Literally meaning “The Marsh”, Le Marais is one of the most characterful areas of Paris, but it wasn’t always the gay quarter…
I recall about ten years ago being in Paris around the Town Hall looking for a place to eat. We were three small hungry children and two tired adults in total. We had not planned our day properly and had ended up at dusk desperately looking for somewhere – anywhere – to sit down and have some food. We zig-zagged through streets, relying on our keen eye for a good local place, where you’d always see plenty of non-tourists sitting in large numbers chatting over food. We came upon a square. There was a pizzeria. It looked lively. We grabbed an available table outdoors and sat down.
We both breathed heavy sighs of relief and the children cheered as the bread, water and wine was put out on the table. There was a very lively atmosphere and as we relaxed and settled into surroundings, I began to notice a few details that we had completely overlooked in the rush to get ourselves fed and watered. There were a lot of men – a higher proportion than usual. They were all talking animatedly and in slightly high-pitched voices, punctuated very regularly by what one might describe as girlish whinnies. I looked around at the men again. Some were looking at our little Irish family like we were something unusual.
“Did you notice that a lot of people seem to be staring?” my wife whispered to me. “Do we look alright?”
I shrugged my shoulders, lowered my eyelids in a thoroughly Gallic manner and ripped off a bite of bread.
“That’s just France, you know. It was like that when I was in college, I remember – people here just stare more than they do in Ireland.”The couple next to us seemed to look upon us a little disdainfully – a kind-of ‘I don’t think you belong here’ look. It was then that I noticed that they were two men, both were tanned, well-groomed wearing plunging-neckline vest-type tee-shirts and short short shorts. For a fleeting moment, I remember thinking how so many French men were apparently so comfortable with their sexuality that a lot of heterosexual men look a little gay.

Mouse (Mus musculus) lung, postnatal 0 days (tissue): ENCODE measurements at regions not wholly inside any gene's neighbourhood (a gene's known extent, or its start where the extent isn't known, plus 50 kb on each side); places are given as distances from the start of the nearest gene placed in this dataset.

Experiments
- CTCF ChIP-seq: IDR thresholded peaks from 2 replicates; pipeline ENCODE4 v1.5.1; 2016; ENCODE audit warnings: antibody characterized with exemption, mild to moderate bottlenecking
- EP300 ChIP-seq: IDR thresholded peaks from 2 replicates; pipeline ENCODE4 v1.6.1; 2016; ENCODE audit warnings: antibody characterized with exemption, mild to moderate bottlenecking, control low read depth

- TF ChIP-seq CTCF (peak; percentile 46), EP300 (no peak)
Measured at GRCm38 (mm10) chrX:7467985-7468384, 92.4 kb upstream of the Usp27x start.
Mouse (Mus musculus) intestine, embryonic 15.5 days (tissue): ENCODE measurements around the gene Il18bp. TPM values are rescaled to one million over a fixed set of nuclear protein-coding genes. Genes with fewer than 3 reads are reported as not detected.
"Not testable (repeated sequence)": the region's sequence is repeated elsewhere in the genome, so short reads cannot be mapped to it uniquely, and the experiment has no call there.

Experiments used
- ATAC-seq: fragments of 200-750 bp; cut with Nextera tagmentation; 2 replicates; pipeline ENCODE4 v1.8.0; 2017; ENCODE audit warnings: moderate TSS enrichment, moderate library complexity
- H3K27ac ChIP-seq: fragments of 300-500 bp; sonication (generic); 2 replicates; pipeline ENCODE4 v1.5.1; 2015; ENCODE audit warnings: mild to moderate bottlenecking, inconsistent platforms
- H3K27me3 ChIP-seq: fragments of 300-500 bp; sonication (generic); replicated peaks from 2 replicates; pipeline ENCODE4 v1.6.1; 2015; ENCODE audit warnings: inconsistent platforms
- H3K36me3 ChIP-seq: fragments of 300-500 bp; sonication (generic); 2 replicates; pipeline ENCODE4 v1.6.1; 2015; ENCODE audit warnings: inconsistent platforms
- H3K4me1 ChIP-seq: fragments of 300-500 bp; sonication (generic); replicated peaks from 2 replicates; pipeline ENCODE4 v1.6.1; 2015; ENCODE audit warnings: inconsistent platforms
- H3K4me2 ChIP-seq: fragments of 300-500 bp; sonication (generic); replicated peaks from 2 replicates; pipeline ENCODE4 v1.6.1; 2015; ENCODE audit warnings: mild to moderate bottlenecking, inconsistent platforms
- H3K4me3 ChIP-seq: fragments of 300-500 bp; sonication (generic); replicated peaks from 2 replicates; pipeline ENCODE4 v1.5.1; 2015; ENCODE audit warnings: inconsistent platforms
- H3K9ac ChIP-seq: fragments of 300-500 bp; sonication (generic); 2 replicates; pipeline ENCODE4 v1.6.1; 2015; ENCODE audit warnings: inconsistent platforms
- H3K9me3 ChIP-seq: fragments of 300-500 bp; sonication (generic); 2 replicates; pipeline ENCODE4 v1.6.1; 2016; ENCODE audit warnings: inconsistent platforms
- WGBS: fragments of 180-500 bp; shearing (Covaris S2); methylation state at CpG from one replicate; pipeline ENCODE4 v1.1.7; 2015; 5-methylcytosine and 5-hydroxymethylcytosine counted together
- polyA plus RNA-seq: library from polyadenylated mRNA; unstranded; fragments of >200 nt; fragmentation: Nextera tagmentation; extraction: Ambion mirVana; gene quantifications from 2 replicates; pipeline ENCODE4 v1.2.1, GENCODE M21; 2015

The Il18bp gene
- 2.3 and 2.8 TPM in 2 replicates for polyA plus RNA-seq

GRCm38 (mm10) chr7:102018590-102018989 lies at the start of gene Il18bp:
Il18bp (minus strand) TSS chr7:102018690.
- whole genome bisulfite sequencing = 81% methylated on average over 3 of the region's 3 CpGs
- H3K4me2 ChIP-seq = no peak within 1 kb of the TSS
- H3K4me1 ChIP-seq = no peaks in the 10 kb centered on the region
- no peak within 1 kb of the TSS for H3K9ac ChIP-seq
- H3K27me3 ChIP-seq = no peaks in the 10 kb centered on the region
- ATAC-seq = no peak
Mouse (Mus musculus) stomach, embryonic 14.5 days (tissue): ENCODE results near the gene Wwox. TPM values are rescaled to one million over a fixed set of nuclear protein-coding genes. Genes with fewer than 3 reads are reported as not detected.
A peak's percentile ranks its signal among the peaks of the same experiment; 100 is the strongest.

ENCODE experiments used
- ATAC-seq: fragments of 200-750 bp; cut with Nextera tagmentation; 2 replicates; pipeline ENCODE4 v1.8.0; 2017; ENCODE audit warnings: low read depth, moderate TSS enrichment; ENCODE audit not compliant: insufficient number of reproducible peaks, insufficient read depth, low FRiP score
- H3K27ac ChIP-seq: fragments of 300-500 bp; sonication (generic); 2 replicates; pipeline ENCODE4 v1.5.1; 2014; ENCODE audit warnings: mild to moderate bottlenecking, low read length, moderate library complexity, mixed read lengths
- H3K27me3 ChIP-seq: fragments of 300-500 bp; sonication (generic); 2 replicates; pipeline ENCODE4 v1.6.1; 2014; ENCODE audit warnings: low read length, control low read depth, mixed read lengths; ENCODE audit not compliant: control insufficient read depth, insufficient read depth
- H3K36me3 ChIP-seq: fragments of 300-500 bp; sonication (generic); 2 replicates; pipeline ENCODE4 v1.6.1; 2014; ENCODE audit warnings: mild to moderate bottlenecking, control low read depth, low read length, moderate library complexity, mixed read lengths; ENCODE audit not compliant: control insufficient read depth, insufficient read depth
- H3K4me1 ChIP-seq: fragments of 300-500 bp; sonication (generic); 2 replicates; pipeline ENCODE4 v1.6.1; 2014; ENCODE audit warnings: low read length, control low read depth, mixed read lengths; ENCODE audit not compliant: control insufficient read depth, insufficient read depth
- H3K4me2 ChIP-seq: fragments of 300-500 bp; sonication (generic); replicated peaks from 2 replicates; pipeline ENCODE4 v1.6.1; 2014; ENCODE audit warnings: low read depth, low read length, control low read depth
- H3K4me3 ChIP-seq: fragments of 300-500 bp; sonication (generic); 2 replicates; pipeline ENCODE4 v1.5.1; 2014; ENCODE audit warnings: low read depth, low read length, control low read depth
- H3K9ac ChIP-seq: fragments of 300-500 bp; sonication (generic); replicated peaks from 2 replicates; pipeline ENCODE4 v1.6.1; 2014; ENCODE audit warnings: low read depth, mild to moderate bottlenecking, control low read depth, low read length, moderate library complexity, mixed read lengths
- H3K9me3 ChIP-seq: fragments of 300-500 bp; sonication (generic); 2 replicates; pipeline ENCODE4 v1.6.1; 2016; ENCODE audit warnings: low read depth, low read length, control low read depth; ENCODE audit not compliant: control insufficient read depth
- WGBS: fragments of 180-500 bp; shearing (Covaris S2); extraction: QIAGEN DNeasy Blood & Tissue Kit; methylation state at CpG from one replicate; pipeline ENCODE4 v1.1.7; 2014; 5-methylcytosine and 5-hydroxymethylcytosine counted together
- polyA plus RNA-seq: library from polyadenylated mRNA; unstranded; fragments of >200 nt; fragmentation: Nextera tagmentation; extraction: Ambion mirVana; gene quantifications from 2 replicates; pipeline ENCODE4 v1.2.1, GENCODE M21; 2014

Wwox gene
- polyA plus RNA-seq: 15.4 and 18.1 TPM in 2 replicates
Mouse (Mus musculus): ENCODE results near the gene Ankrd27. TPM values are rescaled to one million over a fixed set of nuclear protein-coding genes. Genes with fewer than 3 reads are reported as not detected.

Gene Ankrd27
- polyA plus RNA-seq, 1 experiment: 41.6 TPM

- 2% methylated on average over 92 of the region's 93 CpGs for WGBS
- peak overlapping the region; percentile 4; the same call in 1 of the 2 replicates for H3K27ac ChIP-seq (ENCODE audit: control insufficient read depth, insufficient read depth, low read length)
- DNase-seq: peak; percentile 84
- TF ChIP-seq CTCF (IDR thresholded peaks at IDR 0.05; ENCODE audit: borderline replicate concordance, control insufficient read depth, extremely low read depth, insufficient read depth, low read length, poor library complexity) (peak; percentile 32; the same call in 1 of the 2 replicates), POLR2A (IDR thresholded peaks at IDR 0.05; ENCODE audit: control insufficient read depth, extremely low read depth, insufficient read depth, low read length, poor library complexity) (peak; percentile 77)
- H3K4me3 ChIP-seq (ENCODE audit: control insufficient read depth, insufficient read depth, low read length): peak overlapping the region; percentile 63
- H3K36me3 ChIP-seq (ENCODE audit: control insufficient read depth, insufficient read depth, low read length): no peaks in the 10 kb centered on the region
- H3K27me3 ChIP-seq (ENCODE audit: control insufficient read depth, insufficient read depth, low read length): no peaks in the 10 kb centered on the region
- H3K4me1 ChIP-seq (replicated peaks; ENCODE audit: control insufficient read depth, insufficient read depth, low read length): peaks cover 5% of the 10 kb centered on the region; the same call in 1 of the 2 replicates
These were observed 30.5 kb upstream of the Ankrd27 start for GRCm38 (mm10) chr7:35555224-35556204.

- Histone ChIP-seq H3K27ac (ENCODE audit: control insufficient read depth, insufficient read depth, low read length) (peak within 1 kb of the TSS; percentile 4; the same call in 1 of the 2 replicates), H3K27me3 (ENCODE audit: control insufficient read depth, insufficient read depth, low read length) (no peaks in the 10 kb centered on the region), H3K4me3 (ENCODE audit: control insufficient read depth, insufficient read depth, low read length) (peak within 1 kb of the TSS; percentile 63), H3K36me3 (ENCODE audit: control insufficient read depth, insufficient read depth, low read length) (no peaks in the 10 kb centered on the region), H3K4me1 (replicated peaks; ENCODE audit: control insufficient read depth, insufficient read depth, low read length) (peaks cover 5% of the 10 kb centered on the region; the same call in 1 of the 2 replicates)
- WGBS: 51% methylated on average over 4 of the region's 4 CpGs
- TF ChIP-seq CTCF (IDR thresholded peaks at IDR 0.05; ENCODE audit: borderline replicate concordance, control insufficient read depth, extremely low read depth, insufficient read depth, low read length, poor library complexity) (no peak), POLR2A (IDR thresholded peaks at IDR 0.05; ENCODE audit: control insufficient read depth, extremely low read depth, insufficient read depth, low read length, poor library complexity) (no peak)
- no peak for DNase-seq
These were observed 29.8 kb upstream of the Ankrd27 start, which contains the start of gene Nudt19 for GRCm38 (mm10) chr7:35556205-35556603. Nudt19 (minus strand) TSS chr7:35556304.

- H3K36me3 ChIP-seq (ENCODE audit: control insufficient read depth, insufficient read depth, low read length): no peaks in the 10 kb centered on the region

Then I noticed that the guys at the table next to them looked even more gay. My jaw dropped lower and my eyes grew wider as I re-scanned my surrounding once more, this time with a re-adjusted radar setting: Tossing heads, affected hand gestures, all male, rainbow flags hanging out of windows, men holding hands… Apart from our little family, absolutely everyone here was clearly gay. My wife had just done exactly the same thing and the penny dropped with both of us in simultaneous unison. We looked at each other and burst out laughing.
It was one of the best places we had ever been to eat: maybe it was something to do with the acute hunger pangs but the food was delicious and cooked with care, the staff were bubbly and friendly; it was a warm evening and the whole quarter was buzzing with life. We even had some free live theatre in the form of a couple having a public argument in classic cinematic fashion – with one on the street and the other shouting from an upstairs window, tossing some of his belongings on to the pavement.
Le Marais is an area that is the closest thing to mediaeval Paris that you can get. The Revolutionary years and, in particular, the re-defining Haussman years of the Second Empire, have meant that Paris is a relatively modern 19th-century city. In this context, Le Marais stands out with its non-linear street structure and older buildings. Perhaps it was its labyrinthine characteristics that attracted members of the gay community in the first place.
Many commentators believe that it took a while for the mainstream press to recognise the Marais as a gay quarter. In France, the default attitude tends to be along the lines of “Well, we’re a republic, aren’t we? So every citizen is integrated and duly represented”. In that kind of context, many would have seen the notion of a homosexual quarter as a ghetto-isation of a certain section of people.But, gradually the Marais became the place where being openly gay was welcome and more and more gay-oriented businesses and people moved there. Other spots in Paris that had been part of Gay Paris such as Sainte-Anne had become run-down and associated with more non-gay-related undesireable elements such as political corruption, prostitution and enforced closures, aiding the consolidation of a truly gay area in the French capital.
It must be noted too that all of this coincided with a general cultural rejuvenation of the Marais – not unlike the manner in which the Temple Bar district in Dublin was re-born around the same time. Residential rents were low and commercial space was available.
Today, the Marais has become one of the most desirable and expensive parts of town to live in. As restaurant and residential prices climb and the lines between “gay” and “chic” continue to blur, we’re probably going to see somewhere else emerge as the new gay quarter of Paris. Next time you’re looking for a cheap and atmospheric place to eat in Paris, take a good look around you… you might just unwittingly discover the new Gay Paris.